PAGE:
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Sunday, February 01, 2004 - Page updated at 12:00 A.M.

Reality's bite felt among Dean backers

By J. Patrick Coolican
Seattle Times staff reporter

ALAN BERNER / THE SEATTLE TIMES
Howard Dean signs autographs — including a Rolling Stone magazine cover on which he appears, right foreground — after his Town Hall speech yesterday in Seattle.
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The line that wrapped around the block at Town Hall in Seattle yesterday offered no indication that former Vermont Gov. Howard Dean's presidential campaign is in turmoil after two early losses.

Still, some supporters sounded fatalistic, the sense of inevitability deflated after Dean failed to win in Iowa and New Hampshire despite soaring in the polls as recently as December.

Will he win the nomination?

"No," Suzannah Sloan said flatly. The Bainbridge Island novelist arrived two hours early to get a precious seat for Dean's appearance. "He's going against the Democratic establishment and the Republican establishment. It's a double whammy."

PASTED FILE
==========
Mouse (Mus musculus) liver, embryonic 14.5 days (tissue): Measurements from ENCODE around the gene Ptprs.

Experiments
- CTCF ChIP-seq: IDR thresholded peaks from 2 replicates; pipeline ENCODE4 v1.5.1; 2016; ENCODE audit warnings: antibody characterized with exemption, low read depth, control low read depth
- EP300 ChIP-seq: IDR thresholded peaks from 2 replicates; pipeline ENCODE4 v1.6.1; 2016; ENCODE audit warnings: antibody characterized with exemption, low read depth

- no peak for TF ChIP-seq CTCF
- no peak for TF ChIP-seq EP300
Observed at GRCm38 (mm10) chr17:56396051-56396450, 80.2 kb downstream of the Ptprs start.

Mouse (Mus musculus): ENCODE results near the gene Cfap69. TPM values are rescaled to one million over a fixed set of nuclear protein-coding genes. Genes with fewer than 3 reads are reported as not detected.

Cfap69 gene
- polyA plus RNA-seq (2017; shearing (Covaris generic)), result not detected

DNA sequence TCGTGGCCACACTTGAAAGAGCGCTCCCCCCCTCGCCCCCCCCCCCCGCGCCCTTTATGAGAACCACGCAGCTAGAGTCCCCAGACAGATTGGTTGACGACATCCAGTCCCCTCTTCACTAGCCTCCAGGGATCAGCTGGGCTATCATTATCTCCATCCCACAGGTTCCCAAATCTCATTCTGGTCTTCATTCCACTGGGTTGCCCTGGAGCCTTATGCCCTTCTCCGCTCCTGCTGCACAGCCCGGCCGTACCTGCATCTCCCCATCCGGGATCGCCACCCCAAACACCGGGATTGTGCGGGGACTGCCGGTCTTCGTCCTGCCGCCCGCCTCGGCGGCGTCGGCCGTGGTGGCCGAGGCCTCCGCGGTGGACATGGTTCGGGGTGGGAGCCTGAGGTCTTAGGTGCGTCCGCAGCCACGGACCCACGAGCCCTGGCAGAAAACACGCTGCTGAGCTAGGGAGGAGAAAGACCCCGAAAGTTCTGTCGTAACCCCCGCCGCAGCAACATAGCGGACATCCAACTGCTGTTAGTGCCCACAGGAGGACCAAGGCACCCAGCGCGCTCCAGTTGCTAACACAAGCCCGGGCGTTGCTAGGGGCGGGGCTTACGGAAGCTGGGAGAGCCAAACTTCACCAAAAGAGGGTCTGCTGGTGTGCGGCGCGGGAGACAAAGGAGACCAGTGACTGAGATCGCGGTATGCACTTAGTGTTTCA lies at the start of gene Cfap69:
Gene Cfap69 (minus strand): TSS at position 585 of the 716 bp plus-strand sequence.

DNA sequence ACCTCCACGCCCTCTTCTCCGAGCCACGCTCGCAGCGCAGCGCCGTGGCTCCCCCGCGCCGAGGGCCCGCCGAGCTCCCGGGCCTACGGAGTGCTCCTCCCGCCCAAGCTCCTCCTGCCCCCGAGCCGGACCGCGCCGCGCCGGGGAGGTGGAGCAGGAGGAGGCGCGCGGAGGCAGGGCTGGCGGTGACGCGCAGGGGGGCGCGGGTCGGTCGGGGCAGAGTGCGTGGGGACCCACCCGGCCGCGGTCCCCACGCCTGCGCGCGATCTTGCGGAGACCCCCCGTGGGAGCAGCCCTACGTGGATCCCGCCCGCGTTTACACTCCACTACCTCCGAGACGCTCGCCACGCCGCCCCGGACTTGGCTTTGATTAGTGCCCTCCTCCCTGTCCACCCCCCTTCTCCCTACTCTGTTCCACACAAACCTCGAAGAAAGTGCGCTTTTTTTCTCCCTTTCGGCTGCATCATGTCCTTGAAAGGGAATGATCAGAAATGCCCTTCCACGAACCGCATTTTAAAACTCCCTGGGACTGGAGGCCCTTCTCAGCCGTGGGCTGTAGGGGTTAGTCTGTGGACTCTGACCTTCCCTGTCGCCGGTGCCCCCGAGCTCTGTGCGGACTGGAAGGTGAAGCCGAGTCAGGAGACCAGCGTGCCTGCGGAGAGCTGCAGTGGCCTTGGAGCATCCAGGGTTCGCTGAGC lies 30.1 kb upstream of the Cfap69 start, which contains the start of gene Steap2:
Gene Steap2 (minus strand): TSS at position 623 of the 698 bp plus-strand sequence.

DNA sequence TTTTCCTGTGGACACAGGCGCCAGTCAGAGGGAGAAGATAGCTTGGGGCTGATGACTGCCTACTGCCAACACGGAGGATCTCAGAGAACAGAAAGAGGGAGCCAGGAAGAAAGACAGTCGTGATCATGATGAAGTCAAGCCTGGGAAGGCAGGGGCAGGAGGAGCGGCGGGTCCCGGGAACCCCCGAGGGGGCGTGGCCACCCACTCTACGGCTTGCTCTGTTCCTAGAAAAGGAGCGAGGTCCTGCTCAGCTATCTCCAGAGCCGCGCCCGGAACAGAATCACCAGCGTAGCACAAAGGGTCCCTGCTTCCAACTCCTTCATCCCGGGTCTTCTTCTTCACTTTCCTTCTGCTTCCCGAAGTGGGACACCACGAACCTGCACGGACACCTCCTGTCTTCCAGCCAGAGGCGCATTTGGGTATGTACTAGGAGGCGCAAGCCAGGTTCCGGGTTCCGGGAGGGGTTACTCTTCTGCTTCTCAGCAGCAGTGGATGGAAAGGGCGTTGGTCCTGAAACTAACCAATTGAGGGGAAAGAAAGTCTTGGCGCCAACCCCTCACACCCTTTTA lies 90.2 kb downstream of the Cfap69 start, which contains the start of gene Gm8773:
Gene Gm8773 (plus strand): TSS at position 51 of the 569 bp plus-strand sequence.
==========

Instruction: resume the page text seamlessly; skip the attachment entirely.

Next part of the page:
Sloan said she was worried that Dean's campaign had spent some $40 million with no real payoff in Iowa or New Hampshire.

Although the event yesterday was promoted as a hunt for undecided voters, the crowd appeared to be made up of the converted. Sherri Bloomer, who was first in line at 12:15 p.m., said she has been a Dean supporter since August. She said she likes his record for fiscal responsibility in Vermont and principled opposition to the war in Iraq.

Her advice to Dean: "Don't compromise."

There was at least one undecided voter in line, though. Derek Low has two jobs — as a social worker and waiter — but no health-care coverage. He said he was trying to decide between Sen. John Kerry and Dean, after having voted for Ralph Nader in 2000, for which he said he now feels guilty.

The promise of Dean's insurgent campaign — that he would bring new voters and especially young voters to the polls — was not in evidence at Town Hall. Many young voters who were there said they had voted at least once before, in 2000.

Those interviewed said they were united in their insistence that Dean contest every state until the finish. "There's a lot of pressure for him to give up, but he's got to keep it going," said Karen Clark, a Seattle attorney.

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Many talked about their disdain for President Bush.

Richard Gilmore and Randy Stucker, both Army veterans, said they were tired of being made to feel un-American just because they opposed the president's policies.

Sloan echoed Ronald Reagan's line from his 1980 presidential campaign: "Are you better off now than you were four years ago?"

Many in attendance said they would support the Democratic nominee no matter the eventual winner.

J. Patrick Coolican: 206-464-3315 or jcoolican@seattletimes.com

Copyright © 2004 The Seattle Times Company

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